Here are some photos of people around these parts:
Tag Archives: photography
I might as well start with the most interesting photo, though I won’t actually tell you about the spitting cobra until later in the post (skip to there, I suppose, if you’re anxious)….
I spent a couple of days this last week in Mwakiwasha village. [You guys are familiar with Mwakiwasha village; we did a couple of photo tours there a while back: mwanza to mwakiwasha and a visit in mwakiwasha village.] The whole family went out Monday, mostly just to greet everyone, though we also worked out some dates for vaccinating chickens, harvesting rice, and having the interns stay a few days. It was Harper’s first village visit ever, and our friends were very happy to meet her.
Yesterday, though, my visit was for some farm work. Continue reading
A couple of blog posts worth reading, which are nearer to me than — and therefore not relegated to — a morning blend post. There’s no real theme here, unless we want to call it “missionary life in East Africa?”
From my friend, Bobby Garner, who works in Uganda.
“Approaching the hospital, Tappe told us the baby had crowned. Actually it was more like, “He’s about to fall”. My response was, “Absolutely not!” Tappe’s next words were “He fell!” Ronald and I simultaneously looked on the floor for a baby. We didn’t see one. Then we noticed a baby on the seat as Tappe hovered above. Ronald quickly scooped the little boy up. The baby let out a gurgled cry.”
And from Duane and Jenny Dixon, who are adopting a cute little girl from Ethiopia and, as a result, were able to visit Carson and Holly last week here in Geita. They took a lot of great photos of Geita, the surrounding areas, and of some of our neighbors. [And if you look backwards on their blog a post or two, you can see pictures of their beautiful little girl, Selah. They actually passed court while in Geita.]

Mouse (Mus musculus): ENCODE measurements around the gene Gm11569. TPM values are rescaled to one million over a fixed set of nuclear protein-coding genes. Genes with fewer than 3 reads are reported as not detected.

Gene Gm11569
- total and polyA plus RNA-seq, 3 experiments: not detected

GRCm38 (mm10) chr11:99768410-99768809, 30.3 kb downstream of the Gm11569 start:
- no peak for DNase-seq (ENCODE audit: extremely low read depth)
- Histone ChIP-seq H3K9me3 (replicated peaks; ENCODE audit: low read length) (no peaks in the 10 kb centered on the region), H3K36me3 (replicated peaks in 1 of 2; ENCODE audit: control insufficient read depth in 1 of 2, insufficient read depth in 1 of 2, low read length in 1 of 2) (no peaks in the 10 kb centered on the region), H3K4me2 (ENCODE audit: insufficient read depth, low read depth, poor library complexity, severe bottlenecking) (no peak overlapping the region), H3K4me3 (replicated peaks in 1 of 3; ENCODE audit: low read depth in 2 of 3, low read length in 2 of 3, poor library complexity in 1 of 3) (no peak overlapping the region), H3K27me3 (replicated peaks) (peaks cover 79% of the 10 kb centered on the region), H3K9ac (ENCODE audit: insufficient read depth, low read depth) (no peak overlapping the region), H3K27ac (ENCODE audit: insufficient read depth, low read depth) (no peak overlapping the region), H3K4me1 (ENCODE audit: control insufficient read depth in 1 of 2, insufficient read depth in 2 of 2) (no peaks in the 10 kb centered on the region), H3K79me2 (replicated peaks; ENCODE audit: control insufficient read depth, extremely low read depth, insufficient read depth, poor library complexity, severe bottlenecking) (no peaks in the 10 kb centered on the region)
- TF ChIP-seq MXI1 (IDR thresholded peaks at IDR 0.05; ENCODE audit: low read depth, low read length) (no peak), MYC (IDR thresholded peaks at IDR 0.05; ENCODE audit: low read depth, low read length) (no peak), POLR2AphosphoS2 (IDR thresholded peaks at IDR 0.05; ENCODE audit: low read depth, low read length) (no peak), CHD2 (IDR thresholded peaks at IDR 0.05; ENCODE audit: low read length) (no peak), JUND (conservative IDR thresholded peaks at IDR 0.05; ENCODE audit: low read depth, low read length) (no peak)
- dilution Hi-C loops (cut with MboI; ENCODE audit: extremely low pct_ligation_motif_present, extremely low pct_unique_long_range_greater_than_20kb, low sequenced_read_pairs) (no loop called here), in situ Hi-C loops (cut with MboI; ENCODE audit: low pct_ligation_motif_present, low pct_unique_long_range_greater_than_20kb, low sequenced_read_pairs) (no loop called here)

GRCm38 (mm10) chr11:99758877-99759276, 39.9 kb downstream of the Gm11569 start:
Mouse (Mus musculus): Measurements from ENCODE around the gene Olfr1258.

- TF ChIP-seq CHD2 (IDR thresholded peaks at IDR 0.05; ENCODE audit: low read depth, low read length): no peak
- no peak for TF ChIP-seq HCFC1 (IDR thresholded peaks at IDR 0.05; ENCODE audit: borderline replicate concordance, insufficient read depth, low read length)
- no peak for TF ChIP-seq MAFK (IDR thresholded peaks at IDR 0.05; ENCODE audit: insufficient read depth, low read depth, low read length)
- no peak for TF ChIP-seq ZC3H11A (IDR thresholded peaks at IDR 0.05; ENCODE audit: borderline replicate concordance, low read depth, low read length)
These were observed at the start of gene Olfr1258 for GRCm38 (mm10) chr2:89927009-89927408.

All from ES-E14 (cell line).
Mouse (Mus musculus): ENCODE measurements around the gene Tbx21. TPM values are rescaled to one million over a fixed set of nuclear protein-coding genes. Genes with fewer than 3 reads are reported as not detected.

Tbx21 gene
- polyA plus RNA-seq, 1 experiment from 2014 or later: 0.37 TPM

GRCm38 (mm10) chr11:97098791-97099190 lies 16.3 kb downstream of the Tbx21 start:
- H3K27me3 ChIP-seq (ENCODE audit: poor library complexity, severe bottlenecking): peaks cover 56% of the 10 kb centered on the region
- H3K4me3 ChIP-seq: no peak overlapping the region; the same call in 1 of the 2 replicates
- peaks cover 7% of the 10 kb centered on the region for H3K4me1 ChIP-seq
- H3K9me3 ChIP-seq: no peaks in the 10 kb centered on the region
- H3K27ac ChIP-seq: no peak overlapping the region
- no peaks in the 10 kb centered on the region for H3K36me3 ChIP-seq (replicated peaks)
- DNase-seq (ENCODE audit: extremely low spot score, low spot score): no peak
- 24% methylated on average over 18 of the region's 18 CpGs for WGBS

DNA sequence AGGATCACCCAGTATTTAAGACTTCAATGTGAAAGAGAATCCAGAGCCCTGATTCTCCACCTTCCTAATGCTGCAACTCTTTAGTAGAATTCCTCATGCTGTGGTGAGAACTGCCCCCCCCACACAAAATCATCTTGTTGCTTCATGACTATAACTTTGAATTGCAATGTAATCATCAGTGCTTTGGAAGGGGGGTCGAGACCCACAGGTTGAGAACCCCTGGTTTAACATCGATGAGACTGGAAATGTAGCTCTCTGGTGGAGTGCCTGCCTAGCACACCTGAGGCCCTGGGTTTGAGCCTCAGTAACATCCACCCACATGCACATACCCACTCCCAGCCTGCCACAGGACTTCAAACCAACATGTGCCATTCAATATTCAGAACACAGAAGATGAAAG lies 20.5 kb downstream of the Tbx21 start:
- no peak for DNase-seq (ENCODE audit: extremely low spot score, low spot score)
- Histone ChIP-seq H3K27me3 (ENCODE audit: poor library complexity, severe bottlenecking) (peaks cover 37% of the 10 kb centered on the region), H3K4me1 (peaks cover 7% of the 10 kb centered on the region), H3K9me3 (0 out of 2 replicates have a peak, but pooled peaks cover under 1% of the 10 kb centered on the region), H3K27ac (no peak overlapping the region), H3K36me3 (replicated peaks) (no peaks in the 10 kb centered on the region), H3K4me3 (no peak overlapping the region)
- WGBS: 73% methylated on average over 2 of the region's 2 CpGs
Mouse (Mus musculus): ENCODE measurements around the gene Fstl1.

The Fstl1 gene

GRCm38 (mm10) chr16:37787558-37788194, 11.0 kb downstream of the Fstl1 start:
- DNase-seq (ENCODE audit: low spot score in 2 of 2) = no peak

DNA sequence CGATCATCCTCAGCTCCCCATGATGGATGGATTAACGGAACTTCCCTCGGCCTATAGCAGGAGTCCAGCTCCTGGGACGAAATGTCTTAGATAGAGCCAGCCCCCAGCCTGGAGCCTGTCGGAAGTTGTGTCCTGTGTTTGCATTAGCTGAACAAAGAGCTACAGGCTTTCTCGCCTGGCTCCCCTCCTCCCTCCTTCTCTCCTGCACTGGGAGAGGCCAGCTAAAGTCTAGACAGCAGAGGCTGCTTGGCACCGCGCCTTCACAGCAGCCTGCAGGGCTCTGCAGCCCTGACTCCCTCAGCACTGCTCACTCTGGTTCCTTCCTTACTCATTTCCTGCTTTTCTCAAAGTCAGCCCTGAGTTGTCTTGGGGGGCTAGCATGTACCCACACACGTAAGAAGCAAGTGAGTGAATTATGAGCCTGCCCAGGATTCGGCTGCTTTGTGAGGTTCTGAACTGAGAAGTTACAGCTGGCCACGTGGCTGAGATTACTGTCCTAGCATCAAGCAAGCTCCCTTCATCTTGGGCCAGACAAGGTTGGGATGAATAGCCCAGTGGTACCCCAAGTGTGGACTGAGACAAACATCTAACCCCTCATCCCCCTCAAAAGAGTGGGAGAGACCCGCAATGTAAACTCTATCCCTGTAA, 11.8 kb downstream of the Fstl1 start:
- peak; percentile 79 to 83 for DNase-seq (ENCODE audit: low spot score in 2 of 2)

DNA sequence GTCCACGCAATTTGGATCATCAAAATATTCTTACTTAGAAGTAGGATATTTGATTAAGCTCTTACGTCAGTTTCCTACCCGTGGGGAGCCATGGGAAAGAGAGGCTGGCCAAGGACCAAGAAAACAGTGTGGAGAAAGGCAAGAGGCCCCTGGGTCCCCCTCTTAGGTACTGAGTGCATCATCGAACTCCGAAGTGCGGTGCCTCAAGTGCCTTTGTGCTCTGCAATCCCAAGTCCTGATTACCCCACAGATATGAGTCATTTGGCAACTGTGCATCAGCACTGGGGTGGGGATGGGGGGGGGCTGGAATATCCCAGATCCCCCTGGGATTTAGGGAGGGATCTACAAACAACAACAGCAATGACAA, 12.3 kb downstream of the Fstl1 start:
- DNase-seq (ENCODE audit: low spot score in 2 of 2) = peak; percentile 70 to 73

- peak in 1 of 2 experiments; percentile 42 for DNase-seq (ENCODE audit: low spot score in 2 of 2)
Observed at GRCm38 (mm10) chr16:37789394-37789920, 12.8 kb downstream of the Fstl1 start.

My favorite photo of the many:
And I just happened to notice that Jude’s friend in the photo isn’t wearing any pants, but is wearing a very strategically placed button-up shirt under his jacket. Then I noticed that in all of these pictures, this little boy happens to be covered up with great care. For example:
Nathan Bierma explains the difference between being “free to” and being “free from,” and why that difference is important to Christians.
An analogy of salvation from a basketball story (and a true one at that).
I always enjoy what Brant Hansen has to say. And he, like me, does not tithe. Here, he explains why. Why he doesn’t tithe, that is — he doesn’t list my own reasons, the chiefest of which is that tithing is how the government gets your name and information for jury duty.
“We have a family that is spending $38,200 per year. The family’s income is $21,700 per year. The family adds $16,500 in credit card debt every year in order to pay its bills. After a long and difficult debate among family members, keeping in mind that it was not going to be possible to borrow $16,500 every year forever, the parents and children agreed that a $380/year premium cable subscription could be terminated. So now the family will have to borrow only $16,120 per year.”